April 8, 2021 Rosie Dinh

Tips for Rendering Grass on Revit with Enscape

Rendering grass has always been a challenge in architectural graphics, especially for the average designer who does not specialize in developing computer-generated graphics (CGI). The best designers could do in the past was to apply a bump map and maximize the setting, so the ground did not look completely flat. However, Enscape can change the game by automatically adding three-dimensional grass within a real-time photorealistic rendering engine and giving designers control over the height and height variation of the blades of grass ( Enscape has gone one step further with the introduction of animated grass and vegetation (version 2.8 upwards).

Any material in Revit, SketchUp, Rhino, Vectorworks, or Archicad with the word “grass” in its name will render, by default, as a thick three-dimensional-looking grass in Enscape. For today’s article, we will see how Dan Stine, an author, blogger, educator, design technologist and Wisconsin-registered architect, the Director of Design Technology at Lake | Flato architects in San Antonio, Texas cover the ins and outs of the grass rendering feature in Enscape, with a focus on Revit software.

Rendering Grass in Revit and Enscape

Using Autodesk Revit, designers can achieve amazing results in Enscape by employing various materials to define grass. Let’s look at how this works and what the options are.

Grass Height

The magic happens when Grass/Carpet Rendering is ticked within the Enscape General Settings dialog and one or more Revit materials have the keywords “grass”, “short grass”, “tall grass” or “wild grass”. And noted that the images in this post are enhanced with Enscape assets such as people, trees, shrubs, dandelions, a basketball, and a vehicle. These components are included at no extra cost with Enscape.

Let see an example of each grass style compared side-by-side.

Here is what happens based on keywords used in the material name:

  • Grass: Medium grass
  • Short Grass: Shorter grass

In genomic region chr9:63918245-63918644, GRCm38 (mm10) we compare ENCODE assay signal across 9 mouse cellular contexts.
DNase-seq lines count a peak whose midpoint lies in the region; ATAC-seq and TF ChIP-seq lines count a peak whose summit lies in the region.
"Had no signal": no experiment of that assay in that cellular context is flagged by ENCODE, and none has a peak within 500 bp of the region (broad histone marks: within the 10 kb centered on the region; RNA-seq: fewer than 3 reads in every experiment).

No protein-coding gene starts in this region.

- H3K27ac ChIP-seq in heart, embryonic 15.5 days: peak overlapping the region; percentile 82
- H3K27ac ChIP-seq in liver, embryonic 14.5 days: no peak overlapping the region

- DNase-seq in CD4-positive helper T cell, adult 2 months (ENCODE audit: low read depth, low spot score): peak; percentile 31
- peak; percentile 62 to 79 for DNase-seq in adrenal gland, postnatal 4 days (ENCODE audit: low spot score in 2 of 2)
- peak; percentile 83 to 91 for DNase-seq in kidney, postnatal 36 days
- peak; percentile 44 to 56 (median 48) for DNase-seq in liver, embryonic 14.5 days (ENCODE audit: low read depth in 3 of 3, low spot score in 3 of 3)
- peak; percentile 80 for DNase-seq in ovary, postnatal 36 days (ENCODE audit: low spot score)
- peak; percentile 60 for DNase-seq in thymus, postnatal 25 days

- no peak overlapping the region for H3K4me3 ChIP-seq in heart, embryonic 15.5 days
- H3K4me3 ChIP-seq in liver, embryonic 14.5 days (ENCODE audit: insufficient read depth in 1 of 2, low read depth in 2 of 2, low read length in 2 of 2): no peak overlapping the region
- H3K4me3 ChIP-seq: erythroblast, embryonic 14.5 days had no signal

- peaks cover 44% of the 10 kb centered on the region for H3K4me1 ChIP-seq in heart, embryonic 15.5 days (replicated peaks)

• Tall Grass: Taller grass
  • Wild Grass: Taller grass with varying blade heights

TIP: The keywords are not case sensitive, but cannot change the order, e.g. “grass tall” is not the same as “tall grass” to Enscape.

Grass Color

Because Enscape samples the color or texture assigned to the material, designers can achieve interesting results. He said that he has been using this texture for a while as it has subtle variations in color, which translates nicely to Enscape’s 3D grass. It was acquired from a larger high-resolution aerial image.

As shown in the following image, Dan sets the texture size to 120’ square; thus, the patterning within the image is not obvious in Enscape due to the scale. Feel free to right-click and save this texture and give it a try in your project.

Then, here are the results in Enscape. Notice that the color is not consistent, which produces an effect that often occurs due to droughts. So, the result is more natural.

Grass Types

Now let’s look at how he can create specific, real-world, grass types. Don’t be worry. It is easy! First, notice a few grass types shown in the image above: Centipede, Bermuda, St. Augustine and Zoysia. He found this image by searching the internet for “grass types”. He then cropped the image down to just the desired grass type (no text or lines) and saved a separate image, with a texture size of about 8-12” (20cm – 30cm) wide and 4-5” (10cm – 13cm) tall produced the results shown below. Of course, finding larger tileable samples would produce better results and look more accurate in Revit if ‘realistic view’ were ever used.

The results of his ‘grass types’ study in Enscape as belows. We could see that Grass is not intended to be applied to predominately vertical surfaces, as the blades of grass are generally vertical, not perpendicular to the surface.